Many of the snowy owls that migrated south to Kansas likely won't make it back home to the arctic tundra.

"These guys have to run a gauntlet to get back to where they came from," said Mark Robbins, the ornithology collections manager for the University of Kansas in Lawrence.

He's the person who has been receiving most of the Kansas and Missouri snowy owls that have already died this winter.

Even those falling victim to cars, trucks, electrocution and even trains have been underweight, in some instances markedly so.

So far, Kansas has had a minimum of 131 confirmed sightings this year, he said. Missouri has had about 60.

Robbins, however, has already received the bodies of 20 owls from Kansas and Missouri that died for one reason or another.

"That's the one that were found," he said.

While it's uncommon for snowy owls to venture as far south as Kansas, it's not unheard of. The last time, however, was the invasion of 1974-75, a time, Robbins said, when no one had cellphones and the Internet didn't exist.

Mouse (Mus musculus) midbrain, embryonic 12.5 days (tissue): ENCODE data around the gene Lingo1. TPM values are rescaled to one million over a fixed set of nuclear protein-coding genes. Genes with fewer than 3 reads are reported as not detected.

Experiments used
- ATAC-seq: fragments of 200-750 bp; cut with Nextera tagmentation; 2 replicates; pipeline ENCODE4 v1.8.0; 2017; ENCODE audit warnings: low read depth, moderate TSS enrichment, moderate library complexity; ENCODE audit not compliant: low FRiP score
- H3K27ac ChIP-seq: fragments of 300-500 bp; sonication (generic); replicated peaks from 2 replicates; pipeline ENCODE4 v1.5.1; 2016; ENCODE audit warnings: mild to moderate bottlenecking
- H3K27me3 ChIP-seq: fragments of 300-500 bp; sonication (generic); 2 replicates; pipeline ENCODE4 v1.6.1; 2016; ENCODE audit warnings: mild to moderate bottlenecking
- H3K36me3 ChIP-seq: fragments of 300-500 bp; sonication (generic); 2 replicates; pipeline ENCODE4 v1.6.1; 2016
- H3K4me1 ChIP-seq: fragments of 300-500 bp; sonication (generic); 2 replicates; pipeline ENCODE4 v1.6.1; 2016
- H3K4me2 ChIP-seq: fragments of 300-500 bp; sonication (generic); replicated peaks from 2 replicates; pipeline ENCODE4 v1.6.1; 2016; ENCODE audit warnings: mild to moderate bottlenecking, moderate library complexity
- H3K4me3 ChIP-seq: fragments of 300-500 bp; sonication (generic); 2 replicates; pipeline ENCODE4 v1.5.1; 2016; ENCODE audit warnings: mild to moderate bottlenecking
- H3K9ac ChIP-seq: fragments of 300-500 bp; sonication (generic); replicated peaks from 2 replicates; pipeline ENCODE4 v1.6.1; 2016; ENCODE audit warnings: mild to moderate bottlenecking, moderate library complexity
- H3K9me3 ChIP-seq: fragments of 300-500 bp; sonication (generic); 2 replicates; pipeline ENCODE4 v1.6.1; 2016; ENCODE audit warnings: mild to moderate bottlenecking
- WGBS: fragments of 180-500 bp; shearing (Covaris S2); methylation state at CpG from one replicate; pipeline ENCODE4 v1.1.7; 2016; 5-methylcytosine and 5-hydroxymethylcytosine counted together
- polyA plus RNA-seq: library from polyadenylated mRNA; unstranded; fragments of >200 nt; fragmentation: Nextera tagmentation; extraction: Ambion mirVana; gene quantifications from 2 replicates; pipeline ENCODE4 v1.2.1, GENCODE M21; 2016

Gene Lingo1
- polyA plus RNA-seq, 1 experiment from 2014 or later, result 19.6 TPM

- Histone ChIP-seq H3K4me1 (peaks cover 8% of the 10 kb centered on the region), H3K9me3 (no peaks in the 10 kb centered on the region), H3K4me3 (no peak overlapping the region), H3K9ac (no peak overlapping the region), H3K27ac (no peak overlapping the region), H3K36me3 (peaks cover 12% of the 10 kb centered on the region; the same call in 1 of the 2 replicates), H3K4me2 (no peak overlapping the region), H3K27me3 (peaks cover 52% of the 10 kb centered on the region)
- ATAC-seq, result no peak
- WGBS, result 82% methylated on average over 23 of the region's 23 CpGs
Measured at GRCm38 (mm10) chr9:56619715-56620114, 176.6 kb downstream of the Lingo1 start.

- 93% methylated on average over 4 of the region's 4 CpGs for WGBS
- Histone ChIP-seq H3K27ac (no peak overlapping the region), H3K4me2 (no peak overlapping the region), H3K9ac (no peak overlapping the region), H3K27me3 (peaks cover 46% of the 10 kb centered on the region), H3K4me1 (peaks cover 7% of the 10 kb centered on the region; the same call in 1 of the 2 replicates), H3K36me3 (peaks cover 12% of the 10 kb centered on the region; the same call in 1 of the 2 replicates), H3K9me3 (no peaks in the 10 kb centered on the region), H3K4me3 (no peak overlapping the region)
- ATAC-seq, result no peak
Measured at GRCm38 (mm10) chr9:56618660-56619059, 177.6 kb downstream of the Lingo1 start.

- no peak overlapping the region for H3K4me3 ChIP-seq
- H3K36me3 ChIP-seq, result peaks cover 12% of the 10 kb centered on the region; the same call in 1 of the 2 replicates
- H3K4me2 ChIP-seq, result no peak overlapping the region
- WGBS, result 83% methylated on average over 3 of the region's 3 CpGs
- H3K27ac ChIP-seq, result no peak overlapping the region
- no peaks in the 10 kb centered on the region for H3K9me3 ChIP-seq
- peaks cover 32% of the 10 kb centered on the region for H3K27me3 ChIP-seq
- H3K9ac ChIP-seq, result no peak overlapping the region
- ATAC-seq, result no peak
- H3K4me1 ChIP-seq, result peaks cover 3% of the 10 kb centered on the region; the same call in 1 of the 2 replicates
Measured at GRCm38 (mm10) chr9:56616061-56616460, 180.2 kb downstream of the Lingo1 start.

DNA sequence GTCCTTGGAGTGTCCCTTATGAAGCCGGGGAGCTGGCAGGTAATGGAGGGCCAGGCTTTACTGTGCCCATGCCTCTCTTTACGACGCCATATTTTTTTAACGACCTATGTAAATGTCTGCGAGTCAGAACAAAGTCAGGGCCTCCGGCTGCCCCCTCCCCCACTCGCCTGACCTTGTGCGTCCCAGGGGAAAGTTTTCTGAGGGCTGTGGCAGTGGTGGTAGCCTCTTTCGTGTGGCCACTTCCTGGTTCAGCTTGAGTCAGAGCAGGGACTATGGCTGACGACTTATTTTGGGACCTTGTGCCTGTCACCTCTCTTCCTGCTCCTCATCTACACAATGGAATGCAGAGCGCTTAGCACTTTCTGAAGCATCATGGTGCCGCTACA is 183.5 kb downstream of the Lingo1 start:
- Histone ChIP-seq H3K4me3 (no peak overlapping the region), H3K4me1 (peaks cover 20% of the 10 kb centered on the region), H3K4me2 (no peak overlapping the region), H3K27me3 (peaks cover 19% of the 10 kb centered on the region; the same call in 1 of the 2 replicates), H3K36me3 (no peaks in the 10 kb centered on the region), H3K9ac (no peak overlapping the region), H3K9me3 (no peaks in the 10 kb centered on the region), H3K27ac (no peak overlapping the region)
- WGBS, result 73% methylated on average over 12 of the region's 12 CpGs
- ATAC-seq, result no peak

But as this year's invasion grew, he and others put out the word to see how it might compare to nearly 40 years ago.

"I think they may be comparable," he said of the 81 owls that were reported from 1974-75. "This is certainly on the same magnitude."

The migration this year is believed to be a result of a burgeoning population of snowy owls and a collapse in the lemming population, a key part of the owls' diet.

In Kansas, the birds have feasted on the meadow vole, similar to lemmings. But they've also eaten other birds.

But as the birds headed south, the flight has taken its toll.

Birds that should normally weigh 1,800 grams are now weighing 900 grams, Robbins said.

Even birds appearing to be healthy are weighing less than they should, as the struggle to survive ultimately starts robbing the animal of its health -- losing muscle and moisture just to live.

The same is being seen in Nebraska where the number of birds is even higher.

He's not optimistic about the birds surviving the calamitous trip back home.

"It isn't good," he said of the birds' chances. "Even if they were in shape ... They've got to get all the way back north."

He's confident some of them will survive the trip.

Robbins isn't ready to put a number on the percentage to survive, but he fears the stress will just be too much for most of the birds.